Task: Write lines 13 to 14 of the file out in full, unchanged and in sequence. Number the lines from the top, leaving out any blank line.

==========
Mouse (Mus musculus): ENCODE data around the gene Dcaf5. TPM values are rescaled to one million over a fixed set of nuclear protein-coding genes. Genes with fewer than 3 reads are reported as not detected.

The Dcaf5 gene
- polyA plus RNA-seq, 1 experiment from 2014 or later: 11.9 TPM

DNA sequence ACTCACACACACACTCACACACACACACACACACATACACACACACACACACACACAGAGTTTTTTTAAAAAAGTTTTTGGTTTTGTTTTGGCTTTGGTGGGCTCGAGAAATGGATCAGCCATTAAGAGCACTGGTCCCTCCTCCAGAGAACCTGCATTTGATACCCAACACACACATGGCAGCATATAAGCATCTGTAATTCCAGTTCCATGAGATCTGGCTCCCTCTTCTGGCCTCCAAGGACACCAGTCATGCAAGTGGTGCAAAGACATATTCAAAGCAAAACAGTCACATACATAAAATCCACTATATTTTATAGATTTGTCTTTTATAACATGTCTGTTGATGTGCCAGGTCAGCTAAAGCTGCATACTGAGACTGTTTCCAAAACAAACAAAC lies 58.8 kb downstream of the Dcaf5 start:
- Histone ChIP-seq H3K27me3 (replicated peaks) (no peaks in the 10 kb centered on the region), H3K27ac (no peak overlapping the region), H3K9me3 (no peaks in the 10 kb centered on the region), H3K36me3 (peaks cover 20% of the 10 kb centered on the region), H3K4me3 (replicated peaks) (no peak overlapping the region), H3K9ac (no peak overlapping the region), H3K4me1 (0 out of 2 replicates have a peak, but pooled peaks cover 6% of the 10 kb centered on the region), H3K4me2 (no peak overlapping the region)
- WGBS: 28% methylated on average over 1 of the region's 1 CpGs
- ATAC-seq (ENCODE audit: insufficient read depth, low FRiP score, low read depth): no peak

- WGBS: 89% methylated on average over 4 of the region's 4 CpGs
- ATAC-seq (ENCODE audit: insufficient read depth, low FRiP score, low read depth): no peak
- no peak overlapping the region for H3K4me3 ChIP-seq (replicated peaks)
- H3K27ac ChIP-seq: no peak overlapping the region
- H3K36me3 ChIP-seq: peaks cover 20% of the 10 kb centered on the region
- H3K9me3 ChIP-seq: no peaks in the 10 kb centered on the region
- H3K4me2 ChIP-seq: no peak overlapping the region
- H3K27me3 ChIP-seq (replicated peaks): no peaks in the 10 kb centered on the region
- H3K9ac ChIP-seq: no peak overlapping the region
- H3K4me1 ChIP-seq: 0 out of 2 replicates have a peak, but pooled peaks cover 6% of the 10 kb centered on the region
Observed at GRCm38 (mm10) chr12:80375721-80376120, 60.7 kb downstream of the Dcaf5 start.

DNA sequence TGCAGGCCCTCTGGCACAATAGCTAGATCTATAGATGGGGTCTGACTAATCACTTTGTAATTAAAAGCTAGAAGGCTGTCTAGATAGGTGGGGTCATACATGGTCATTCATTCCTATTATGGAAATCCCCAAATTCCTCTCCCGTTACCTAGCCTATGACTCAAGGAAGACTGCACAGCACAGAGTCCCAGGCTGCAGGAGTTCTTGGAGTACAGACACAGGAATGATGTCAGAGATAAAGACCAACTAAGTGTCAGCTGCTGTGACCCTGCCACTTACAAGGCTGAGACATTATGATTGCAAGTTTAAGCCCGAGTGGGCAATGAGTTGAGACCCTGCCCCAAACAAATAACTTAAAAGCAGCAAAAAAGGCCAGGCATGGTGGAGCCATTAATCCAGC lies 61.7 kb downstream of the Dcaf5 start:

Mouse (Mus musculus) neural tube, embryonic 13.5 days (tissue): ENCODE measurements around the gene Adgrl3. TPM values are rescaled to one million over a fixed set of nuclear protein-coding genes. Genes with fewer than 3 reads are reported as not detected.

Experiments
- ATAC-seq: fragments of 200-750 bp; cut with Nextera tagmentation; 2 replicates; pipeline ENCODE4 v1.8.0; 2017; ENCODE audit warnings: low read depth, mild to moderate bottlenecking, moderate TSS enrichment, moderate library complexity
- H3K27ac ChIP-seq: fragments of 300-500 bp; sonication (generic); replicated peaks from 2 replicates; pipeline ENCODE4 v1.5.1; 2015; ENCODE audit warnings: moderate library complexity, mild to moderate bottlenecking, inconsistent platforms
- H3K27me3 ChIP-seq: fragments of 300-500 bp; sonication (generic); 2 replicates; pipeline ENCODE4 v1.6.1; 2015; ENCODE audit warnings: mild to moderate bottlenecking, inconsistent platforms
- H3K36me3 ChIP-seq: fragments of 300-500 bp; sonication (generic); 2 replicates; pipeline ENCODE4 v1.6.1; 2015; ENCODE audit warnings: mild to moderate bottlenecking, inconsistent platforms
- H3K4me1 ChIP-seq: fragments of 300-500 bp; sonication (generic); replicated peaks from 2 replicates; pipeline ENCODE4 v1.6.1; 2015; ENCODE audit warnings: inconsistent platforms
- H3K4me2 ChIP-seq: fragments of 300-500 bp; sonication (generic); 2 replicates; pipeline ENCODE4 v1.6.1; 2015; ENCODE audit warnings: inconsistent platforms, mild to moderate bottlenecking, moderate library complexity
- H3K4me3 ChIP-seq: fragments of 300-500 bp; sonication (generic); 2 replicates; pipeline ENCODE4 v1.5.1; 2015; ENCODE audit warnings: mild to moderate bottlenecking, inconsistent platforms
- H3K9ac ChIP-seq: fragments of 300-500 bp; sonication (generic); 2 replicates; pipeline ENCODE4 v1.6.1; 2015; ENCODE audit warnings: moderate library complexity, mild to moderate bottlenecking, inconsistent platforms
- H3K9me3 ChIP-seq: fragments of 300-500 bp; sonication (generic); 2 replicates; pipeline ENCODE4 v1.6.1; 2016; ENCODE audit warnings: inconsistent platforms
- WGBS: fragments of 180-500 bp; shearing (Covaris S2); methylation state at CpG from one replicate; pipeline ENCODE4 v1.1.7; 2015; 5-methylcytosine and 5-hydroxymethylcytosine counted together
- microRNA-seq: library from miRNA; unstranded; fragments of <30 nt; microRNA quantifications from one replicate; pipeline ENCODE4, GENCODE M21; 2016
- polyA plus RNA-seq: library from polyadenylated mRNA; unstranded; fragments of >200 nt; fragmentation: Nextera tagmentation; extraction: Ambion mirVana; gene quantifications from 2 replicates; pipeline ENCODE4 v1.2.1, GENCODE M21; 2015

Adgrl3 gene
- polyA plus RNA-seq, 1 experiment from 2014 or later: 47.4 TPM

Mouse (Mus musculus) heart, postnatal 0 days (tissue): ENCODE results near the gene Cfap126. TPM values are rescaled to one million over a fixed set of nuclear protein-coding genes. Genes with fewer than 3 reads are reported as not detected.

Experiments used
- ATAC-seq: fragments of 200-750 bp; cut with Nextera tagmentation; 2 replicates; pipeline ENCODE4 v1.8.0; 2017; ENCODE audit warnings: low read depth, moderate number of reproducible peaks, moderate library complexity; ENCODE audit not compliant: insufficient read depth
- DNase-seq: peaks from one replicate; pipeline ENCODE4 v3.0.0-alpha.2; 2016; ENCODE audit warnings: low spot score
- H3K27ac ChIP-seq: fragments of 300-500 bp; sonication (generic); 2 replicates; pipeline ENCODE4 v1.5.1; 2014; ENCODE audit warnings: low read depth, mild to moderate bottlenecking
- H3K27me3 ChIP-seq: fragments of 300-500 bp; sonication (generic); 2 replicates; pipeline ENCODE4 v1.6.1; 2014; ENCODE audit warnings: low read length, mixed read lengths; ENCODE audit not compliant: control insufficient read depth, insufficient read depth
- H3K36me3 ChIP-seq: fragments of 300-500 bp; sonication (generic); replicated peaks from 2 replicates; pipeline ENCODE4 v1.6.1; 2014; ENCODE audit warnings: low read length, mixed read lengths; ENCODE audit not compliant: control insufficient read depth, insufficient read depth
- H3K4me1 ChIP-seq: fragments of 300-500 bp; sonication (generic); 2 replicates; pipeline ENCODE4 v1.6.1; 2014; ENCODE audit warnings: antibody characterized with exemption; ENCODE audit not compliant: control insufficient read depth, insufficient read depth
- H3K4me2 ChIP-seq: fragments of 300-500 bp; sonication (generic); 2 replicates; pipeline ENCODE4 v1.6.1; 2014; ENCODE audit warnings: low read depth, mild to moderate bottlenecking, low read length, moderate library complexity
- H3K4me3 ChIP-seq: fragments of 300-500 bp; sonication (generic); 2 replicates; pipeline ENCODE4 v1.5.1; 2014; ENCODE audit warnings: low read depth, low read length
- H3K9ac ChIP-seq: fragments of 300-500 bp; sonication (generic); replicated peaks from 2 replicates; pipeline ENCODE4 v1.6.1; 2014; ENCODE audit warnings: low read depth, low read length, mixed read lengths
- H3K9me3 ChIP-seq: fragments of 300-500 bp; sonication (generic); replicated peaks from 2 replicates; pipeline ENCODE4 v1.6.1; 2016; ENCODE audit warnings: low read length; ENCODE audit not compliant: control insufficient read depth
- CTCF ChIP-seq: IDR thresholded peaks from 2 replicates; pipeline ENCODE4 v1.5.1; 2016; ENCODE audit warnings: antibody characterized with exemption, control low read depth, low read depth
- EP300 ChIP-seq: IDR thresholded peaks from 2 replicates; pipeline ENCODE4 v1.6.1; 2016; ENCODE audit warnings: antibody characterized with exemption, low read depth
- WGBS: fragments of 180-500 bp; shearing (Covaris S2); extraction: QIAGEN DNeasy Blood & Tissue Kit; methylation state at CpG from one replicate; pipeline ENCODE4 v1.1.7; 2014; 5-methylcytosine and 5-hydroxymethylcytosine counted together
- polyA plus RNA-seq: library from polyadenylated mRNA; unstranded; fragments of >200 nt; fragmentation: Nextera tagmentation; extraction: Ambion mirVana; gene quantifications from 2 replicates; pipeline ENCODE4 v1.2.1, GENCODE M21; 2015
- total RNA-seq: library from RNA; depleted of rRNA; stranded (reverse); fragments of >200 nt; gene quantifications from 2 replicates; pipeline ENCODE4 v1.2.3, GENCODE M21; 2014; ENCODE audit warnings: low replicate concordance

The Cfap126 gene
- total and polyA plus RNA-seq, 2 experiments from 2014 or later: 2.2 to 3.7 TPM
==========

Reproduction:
- H3K9me3 ChIP-seq: no peaks in the 10 kb centered on the region
- H3K4me2 ChIP-seq: no peak overlapping the region